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United States v. Mazzulla

United States District Court, D. Nebraska

December 20, 2017

UNITED STATES OF AMERICA, Plaintiffs,
v.
RODNEY P. MAZZULLA, Defendants.

          FINDINGS, RECOMMENDATION, AND ORDER

          Cheryl R. Zwart United States Magistrate Judge

         Defendant Mazzulla seeks to suppress all evidence seized when the “detached garage at 1421 South Folsom, Lincoln, Lancaster County, Nebraska” (hereafter “the Folsom Street garage”) was searched on April 2, 2017 and April 22, 2017. (Filing No. 39 & Filing No. 54). Defendant argues the warrant applications submitted by Officer Anthony Gratz of the Lincoln Police Department fail to support a finding of probable cause because they do not provide a nexus between the place to be searched and alleged criminal activity. (Filing No. 55, at CM/ECF pp. 11-14). Defendant further argues that even if the applications do support a probable cause finding, Gratz included false information and concealed material information when applying for the warrants, and if corrected to include the omitted information and to remove the false information, the warrant applications failed to provide a sufficient showing of probable cause. Defendant argues the Leon good faith exception (United States v. Leon, 468 U.S. 897, 916 (1984)), cannot apply because Gratz misrepresented the facts when applying for the warrant. (Filing No. 55, at CM/ECF pp. 7-9; 32-35). Finally, Defendant claims that even assuming the warrants were valid, the recreational vehicle parked in the garage was Defendant's home, the warrants did not permit a residential search, and the officers' search exceeded the scope authorized by the warrants. (Filing No. 55, at CM/ECF pp. 27-32).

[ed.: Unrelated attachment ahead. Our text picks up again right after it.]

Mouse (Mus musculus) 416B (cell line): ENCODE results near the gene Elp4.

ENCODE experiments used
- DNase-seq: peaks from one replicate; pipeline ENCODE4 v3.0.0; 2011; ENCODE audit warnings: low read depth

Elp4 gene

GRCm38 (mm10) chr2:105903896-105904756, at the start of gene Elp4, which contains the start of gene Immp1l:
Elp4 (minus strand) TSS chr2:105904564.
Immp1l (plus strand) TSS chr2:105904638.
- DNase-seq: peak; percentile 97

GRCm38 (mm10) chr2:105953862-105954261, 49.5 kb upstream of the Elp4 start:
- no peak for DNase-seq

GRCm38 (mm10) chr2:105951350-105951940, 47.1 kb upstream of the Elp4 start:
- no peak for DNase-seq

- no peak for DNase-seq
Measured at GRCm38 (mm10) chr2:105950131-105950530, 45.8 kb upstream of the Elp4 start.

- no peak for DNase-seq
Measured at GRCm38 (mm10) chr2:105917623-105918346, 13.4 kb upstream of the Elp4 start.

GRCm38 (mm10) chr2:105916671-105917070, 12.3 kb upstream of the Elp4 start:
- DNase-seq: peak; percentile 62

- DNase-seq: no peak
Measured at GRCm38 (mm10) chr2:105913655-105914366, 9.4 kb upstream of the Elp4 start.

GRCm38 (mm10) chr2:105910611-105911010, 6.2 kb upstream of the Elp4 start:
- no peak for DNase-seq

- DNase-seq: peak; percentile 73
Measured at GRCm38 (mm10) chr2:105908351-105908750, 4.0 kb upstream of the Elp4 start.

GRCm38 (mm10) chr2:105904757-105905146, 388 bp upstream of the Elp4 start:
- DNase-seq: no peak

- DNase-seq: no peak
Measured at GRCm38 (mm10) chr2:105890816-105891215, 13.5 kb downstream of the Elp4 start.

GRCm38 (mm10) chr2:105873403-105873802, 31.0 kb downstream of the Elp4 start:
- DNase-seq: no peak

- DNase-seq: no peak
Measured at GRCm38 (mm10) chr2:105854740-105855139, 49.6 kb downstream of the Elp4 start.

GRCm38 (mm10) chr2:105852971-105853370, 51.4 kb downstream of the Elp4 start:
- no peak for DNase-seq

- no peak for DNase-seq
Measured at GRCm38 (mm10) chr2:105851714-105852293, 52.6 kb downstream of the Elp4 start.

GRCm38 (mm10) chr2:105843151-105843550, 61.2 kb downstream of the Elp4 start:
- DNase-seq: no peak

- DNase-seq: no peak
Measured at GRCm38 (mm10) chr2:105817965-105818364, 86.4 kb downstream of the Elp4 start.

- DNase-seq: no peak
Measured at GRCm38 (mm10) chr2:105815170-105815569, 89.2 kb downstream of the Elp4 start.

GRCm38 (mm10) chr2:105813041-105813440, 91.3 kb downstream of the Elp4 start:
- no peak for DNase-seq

In support of his motion and supplemental motion to suppress, Defendant submitted Officer Gratz' warrant applications along with copies of testimony provided before the state court, LPD records, Nebraska crime laboratory reports, the affidavit of Mazzulla's former counsel, and video recordings. Defendant claims this additional information, when compared to Gratz' affidavits in support of the applications to search the Folsom Street garage, provides the threshold showing for a Franks hearing. For the reasons discussed below, Defendant's motions challenging the warrants as lacking probable cause and for a Franks hearing should be denied. However, a hearing will be held on Defendant's motion to suppress the evidence found during a search of the recreational vehicle within the garage.

         STANDARD OF REVIEW